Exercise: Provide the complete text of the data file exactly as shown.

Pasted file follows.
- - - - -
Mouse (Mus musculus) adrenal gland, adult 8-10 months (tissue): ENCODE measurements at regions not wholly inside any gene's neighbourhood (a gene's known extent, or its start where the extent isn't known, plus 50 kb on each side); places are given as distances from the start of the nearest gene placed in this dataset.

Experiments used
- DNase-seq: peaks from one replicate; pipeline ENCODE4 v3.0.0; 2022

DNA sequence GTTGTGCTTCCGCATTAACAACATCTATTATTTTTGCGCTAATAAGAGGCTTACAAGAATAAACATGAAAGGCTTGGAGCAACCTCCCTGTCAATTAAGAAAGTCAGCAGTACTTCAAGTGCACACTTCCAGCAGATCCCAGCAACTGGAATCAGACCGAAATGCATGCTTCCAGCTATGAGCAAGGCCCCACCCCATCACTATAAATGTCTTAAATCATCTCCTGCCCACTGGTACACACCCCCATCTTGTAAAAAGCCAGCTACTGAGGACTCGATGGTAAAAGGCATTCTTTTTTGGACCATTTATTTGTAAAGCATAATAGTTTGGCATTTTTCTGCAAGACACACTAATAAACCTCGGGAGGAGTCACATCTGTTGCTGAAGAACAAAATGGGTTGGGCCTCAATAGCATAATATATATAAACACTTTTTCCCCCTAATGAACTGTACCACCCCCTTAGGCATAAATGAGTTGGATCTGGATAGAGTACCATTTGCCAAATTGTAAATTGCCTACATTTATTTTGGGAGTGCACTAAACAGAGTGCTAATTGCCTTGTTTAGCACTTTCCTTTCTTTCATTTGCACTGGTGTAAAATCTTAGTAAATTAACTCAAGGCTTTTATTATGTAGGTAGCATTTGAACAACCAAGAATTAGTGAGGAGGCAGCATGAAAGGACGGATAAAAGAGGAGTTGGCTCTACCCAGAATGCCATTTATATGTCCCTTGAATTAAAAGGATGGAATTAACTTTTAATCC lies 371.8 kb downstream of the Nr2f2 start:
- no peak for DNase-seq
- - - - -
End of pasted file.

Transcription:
Mouse (Mus musculus) adrenal gland, adult 8-10 months (tissue): ENCODE measurements at regions not wholly inside any gene's neighbourhood (a gene's known extent, or its start where the extent isn't known, plus 50 kb on each side); places are given as distances from the start of the nearest gene placed in this dataset.

Experiments used
- DNase-seq: peaks from one replicate; pipeline ENCODE4 v3.0.0; 2022

DNA sequence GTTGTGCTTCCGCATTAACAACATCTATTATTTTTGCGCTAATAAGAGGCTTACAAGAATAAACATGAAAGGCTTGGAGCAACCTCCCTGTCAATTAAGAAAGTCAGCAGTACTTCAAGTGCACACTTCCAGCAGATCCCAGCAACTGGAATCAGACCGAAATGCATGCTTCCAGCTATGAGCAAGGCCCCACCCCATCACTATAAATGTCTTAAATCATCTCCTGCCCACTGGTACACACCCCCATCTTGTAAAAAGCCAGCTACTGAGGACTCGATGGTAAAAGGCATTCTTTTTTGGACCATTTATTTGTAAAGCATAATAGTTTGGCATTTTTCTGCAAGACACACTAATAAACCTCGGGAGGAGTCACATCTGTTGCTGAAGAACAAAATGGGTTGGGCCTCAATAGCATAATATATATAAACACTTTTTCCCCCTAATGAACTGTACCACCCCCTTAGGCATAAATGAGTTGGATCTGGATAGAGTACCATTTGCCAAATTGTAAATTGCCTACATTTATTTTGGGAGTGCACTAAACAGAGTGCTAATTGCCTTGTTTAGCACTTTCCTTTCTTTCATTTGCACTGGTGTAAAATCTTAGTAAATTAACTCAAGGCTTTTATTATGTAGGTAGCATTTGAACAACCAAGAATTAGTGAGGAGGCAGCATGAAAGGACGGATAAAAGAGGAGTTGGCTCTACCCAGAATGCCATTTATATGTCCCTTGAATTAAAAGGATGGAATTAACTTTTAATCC lies 371.8 kb downstream of the Nr2f2 start:
- no peak for DNase-seq